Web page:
MADRID (Bloomberg) -- Volkswagen Group has stood by its Spanish brand Seat through years of losses, but the spreading diesel-emissions scandal makes its loyalty to the unit a litmus test for CEO Matthias Mueller’s willingness to make unpopular cuts.
Long one of the weakest links among Volkswagen’s dozen brands, Seat fell back to a 40 million euro ($42.9 million) deficit in the third quarter after a profitable first half. In seven straight years of negative results, it racked up a deficit of 1.39 billion euros. Several of its models are near-duplicates of cars sold by other Volkswagen marques.
As the group halts non-essential projects to deal with more than 8.7 billion euros in fines and repair costs, the Spanish unit may be a more politically desirable place to cut than in Germany, where powerful labor unions sit on the Volkswagen board.
“You’re just left wondering what will happen, whether investment will come and whether jobs are secure,” said Javi Garcia, 40, a second-generation assembly line worker at Seat’s sprawling factory in Martorell, west of Barcelona.
Volkswagen bought Seat in 1986 in a bid to grow in southern Europe and secure a more economically-priced production location. The group’s first brand expansion outside of Germany, it touched off nearly two decades of growth and acquisitions.
Martorell builds the Seat Altea, Ibiza and Leon models alongside sister brand Audi’s Q3 SUV, according to Automotive News Europe’s European plant map.
Seat’s not the only legacy of that era that Mueller may target. Volkswagen has drawn on earnings generated by luxury units Porsche and Audi to sustain less profitable divisions such as the Bugatti supercar marque, MAN heavy trucks and Ducati motorcycles.
While Mueller has stood by the brands themselves, he’s said Volkswagen will take a hard look at the group’s more than 300 models and cut the worst performers. That could hit Seat models like the Alhambra minivan and Mii city car.
Founded in 1950 during the dictatorship of Francisco Franco, Seat got its start assembling Fiats. It was a joint venture aimed at a modernizing post-Civil War Spain. Now competing in a crowded market for budget-minded European car buyers, it has struggled even in its own country. It sold fewer cars than the VW brand in its home market this year. In October, its registrations fell 2.7 percent, making it the fifth-place brand, according to Spanish car and truckmakers’ association Anfac.
Sales volumes for Seat’s subcompact Mii are a fraction of its sister models from VW and the Skoda division, and the Alhambra sells about half as many vehicles as the almost identical but more expensive VW Sharan. To ensure Seat becomes a sustainable profit earner, Mueller and his new strategy chief Thomas Sedran may need to focus the brand on the popular Leon hatchback and a few other cars.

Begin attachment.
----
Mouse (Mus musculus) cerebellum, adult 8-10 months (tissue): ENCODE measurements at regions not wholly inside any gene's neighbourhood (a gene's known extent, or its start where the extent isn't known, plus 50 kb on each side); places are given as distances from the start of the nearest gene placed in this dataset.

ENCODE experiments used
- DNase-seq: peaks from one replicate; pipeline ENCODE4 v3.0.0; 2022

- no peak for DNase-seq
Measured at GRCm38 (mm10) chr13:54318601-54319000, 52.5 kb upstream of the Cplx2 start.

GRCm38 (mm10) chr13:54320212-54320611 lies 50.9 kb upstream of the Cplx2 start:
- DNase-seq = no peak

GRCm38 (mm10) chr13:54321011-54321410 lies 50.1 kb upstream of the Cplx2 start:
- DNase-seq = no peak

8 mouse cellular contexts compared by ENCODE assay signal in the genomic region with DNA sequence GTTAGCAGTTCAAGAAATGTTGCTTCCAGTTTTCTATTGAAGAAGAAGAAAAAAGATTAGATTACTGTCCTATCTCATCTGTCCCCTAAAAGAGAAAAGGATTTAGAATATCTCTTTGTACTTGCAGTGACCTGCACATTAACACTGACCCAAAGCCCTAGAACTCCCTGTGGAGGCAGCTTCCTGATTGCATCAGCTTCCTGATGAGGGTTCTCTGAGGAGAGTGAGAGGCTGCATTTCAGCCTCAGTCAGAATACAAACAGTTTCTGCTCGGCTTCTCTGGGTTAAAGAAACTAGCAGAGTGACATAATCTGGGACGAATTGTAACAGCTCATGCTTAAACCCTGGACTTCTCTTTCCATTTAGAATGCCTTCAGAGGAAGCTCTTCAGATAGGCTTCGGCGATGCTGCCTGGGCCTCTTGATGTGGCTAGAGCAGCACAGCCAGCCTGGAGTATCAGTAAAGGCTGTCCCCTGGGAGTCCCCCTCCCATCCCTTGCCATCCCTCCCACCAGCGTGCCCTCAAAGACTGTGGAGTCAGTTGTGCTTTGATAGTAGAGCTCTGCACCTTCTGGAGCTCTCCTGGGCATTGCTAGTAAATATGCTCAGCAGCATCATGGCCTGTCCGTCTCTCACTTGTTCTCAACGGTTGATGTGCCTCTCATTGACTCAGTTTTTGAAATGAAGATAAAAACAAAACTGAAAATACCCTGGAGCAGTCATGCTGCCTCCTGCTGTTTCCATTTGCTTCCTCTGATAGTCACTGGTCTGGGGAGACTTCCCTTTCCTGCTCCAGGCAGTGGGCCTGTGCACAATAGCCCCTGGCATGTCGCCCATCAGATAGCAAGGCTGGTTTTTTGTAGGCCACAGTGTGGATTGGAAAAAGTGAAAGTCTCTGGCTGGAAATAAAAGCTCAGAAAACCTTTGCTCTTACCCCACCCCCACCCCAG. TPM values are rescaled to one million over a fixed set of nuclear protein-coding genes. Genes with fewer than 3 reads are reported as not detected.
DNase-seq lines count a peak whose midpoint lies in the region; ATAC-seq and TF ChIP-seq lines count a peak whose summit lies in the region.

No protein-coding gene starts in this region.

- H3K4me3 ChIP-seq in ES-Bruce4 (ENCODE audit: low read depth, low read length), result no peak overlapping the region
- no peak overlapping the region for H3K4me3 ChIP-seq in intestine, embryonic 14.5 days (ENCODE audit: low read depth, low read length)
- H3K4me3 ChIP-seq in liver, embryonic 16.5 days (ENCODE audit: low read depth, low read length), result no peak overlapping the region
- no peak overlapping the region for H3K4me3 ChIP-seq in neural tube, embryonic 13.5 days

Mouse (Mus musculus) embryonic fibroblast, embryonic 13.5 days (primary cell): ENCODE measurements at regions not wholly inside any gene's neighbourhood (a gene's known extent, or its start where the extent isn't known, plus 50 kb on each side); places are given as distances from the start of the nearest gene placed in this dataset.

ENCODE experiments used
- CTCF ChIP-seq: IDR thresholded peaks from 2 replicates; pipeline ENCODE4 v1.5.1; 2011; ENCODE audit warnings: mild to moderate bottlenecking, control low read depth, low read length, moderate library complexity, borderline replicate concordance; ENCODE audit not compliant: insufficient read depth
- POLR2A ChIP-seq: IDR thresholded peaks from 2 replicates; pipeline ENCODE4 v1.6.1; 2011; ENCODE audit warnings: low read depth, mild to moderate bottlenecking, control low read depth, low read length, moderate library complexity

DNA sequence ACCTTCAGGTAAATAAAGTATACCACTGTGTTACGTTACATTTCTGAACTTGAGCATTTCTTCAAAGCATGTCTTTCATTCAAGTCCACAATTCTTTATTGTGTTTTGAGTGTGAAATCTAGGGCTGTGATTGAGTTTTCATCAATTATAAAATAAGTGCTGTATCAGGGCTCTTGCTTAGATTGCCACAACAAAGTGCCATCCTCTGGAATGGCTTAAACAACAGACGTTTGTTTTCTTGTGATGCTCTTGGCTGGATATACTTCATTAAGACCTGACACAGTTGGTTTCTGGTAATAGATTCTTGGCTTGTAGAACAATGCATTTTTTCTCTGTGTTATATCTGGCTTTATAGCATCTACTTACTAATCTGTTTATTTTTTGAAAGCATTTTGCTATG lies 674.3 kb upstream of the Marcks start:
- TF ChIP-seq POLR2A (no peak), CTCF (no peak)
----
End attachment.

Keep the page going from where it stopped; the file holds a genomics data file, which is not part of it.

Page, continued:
Volkswagen declined to comment on future plans for Seat.
Working in the Spanish brand’s favor is that it has a SUV nearly ready for introduction. The SUV is supposed to go on sale by the first half of next year, and it could become a new pillar of the brand. The unit is also looking to become more efficient, saying Oct. 30 that it plans to cut administrative and event spending by 100 million euros.
Volkswagen pumped 2 billion euros into Seat in the last five years and committed before the diesel-emissions cheating crisis to another 3.3 billion euros in investments. Seat is not in a position to say that investments are 100 percent confirmed, a spokesman for the company said by phone. However, the models the unit has already announced for the next two years will reach the market as planned, Seat Chairman Francisco Javier Garcia Sanz said in the Oct. 30 statement.
Another positive sign for Seat is the appointment of new brand chief Luca de Meo, formerly sales head at Audi. De Meo, 48, helped Fiat relaunch before joining VW in 2009.
“He’s one of the best sales and marketing people they have,” said Juan Jose Diaz Ruiz, a former chairman of VW-Audi Espana and previously Fiat marketing chief. “If VW wants to have a stronger position in southern Europe, Seat is key to that.”
About 14,000 people work at Seat, while another 56,000 workers are employed at its parts suppliers and distributors. While closing the Spanish factories entirely would be expensive, there may be another escape route. The plant in Martorell has been producing Audi's Q3 since 2011. If Seat gets scaled back, its factories could make more cars for other Volkswagen brands, said Stuart Pearson, a London-based analyst with Exane BNP Paribas.
Its legacy of draining profit from the Volkswagen Group made the unit a “problem child,” Pearson said. “It’s not a brand that really resonates anywhere outside Spain.”